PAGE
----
There are ten principal Sufi thoughts, which comprise all the important
subjects with which the inner life of man is concerned.
There is One God, the Eternal, the Only Being; none exists save He.
The God of the Sufi is the God
of every creed, and the God of all. Names make no difference to him.
Allah, God, Gott, Dieu, Brahma, or Bhagwan, all these names and more
are the names of his God; and yet to him God is beyond the limitation
of name. He sees his God in the sun, in the fire, in the idol which
diverse sects worship; and he recognizes Him in all the forms of the
universe, yet knowing Him to be beyond all form: God in all, and all in
God, He being the Seen and the Unseen, the Only Being. God to the Sufi
is not only a religious belief, but also the highest ideal the human
mind can conceive.
The Sufi, forgetting the self
and aiming at the attainment of the divine ideal, walks constantly all
through life in the path of love and light. In God the Sufi sees the
perfection of all that is in the reach of man's perception and yet he
knows Him to be above human reach. He looks to Him as the lover to his
beloved. and takes all things in life as coming from Him, with perfect
resignation. The sacred name of God is to him as medicine to the
patient. The divine thought is the compass by which he steers the ship
to the shores of immortality. The God-ideal is to a Sufi as a lift by
which he raises himself to the eternal goal, the attainment of which is
the only purpose of his life.
There is One Master, the Guiding Spirit of all Souls, Who constantly leads His followers towards the light.
The Sufi understands that
although God is the source of all knowledge, inspiration, and guidance,
yet man is the medium through which God chooses to impart His knowledge
to the world. He imparts it through one who is a man in the eyes of the
world, but God in his consciousness. It is the mature soul that draws
blessings from the heavens, and God speaks through that soul. Although
the tongue of God is busy speaking through all things, yet in order to
speak to the deaf ears of many among us, it is necessary for Him to
speak through the lips of man. He has done this all through the history
of man, every great teacher of the past having been this Guiding Spirit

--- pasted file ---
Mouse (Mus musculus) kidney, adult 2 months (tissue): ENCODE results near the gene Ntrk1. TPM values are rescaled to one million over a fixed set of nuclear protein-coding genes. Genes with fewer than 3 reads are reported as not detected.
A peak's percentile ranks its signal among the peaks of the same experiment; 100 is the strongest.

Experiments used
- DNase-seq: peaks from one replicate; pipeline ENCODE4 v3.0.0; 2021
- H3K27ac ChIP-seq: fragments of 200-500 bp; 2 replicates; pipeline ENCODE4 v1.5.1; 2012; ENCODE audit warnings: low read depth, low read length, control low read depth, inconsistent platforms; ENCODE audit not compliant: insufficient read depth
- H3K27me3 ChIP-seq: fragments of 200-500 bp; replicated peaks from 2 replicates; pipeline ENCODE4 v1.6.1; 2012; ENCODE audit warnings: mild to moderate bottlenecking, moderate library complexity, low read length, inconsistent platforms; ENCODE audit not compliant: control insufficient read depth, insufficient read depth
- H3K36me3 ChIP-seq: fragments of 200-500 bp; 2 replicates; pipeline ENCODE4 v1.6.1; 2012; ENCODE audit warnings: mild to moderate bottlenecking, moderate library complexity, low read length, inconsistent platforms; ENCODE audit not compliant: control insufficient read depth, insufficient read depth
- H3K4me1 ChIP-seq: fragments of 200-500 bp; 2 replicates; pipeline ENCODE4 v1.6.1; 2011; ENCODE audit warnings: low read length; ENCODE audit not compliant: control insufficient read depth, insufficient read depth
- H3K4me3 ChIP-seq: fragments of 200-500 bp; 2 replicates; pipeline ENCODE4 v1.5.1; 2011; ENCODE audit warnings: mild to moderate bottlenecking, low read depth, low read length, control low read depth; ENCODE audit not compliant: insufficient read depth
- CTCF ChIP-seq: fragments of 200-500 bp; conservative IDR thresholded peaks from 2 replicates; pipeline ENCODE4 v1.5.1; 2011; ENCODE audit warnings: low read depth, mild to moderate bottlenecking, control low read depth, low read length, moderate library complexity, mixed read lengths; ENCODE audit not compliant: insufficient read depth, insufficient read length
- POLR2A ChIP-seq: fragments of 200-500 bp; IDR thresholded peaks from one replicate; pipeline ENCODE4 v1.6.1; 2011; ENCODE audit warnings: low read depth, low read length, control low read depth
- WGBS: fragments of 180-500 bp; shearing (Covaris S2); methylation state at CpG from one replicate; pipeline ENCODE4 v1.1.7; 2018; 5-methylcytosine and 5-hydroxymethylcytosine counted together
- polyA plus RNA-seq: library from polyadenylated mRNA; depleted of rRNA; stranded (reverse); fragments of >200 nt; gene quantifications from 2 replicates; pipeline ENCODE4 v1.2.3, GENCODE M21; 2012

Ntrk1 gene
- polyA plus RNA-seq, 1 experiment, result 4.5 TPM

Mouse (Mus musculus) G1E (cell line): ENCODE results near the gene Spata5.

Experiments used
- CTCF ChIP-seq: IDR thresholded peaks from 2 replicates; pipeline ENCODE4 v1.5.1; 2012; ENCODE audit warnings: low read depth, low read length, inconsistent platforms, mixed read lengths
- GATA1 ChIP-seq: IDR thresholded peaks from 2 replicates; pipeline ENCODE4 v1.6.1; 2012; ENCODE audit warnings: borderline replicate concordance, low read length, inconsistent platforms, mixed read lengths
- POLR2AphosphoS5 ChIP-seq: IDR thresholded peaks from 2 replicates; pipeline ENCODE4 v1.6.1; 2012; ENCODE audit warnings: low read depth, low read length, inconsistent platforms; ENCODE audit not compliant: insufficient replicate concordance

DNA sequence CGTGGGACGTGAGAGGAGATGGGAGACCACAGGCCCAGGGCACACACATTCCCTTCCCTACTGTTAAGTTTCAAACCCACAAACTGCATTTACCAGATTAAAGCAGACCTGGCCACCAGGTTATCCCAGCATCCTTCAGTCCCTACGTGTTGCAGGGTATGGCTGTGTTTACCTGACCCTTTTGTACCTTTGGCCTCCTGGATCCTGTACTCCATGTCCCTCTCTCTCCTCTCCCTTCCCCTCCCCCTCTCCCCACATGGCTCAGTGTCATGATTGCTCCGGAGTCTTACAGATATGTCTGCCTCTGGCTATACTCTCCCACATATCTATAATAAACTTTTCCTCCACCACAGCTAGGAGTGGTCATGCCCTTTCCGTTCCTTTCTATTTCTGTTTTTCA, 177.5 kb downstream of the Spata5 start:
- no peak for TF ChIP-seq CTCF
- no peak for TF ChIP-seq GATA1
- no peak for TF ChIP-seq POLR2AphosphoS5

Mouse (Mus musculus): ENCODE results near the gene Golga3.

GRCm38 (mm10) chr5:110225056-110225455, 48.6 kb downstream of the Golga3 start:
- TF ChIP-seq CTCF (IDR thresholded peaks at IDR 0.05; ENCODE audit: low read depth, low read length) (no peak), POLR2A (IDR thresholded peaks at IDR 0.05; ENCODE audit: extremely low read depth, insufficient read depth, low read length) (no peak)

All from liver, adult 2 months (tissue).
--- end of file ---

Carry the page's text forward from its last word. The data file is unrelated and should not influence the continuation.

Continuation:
living the life of God in human guise. In other words, their human
guise consists of various coats worn by the same person, who appeared
to be different in each. Shiva, Buddha, Rama, Krishna on the one side,
Abraham, Moses, Jesus, Mohammed on the other; and many more, known or
unknown to history, always one and the same person.
Those who saw the person and
knew Him recognized Him in whatever form or guise; those who could only
see the coat went astray. To the Sufi therefore there is only one
Teacher, however differently He may be named at different periods of
history, and He comes constantly to awaken humanity from the slumber of
this life of illusion, and to guide man onwards towards divine
perfection. As the Sufi progresses in this view he recognizes his
Master, not only in the holy ones, but in the wise, in the foolish, in
the saint and in the sinner, and has never allowed the Master who is
One alone, and the only One who can be and who ever will be, to
disappear from his sight.
The Persian word for Master is
Murshid. The Sufi recognizes the Murshid in all beings of the world,
and is ready to learn from young and old, educated and uneducated, rich
and poor, without questioning from whom he learns. Then he begins to
see the light of Risalat, the torch of truth which shines before him in
every being and thing in the universe. Thus he sees Rasul, his Divine
Message Bearer, a living identity before him. Thus the Sufi sees the
vision of God, the worshipped deity, in His immanence, manifest in
nature, and life now becomes for him a perfect revelation both within
It is often for no other reason
than clinging to the personality of their particular teacher, claiming
for him superiority over other teachers, and degrading a teacher held
in the same esteem by others, that people have separated themselves
from one another, and caused most of the wars and factions and
contentions which history records among the children of God.
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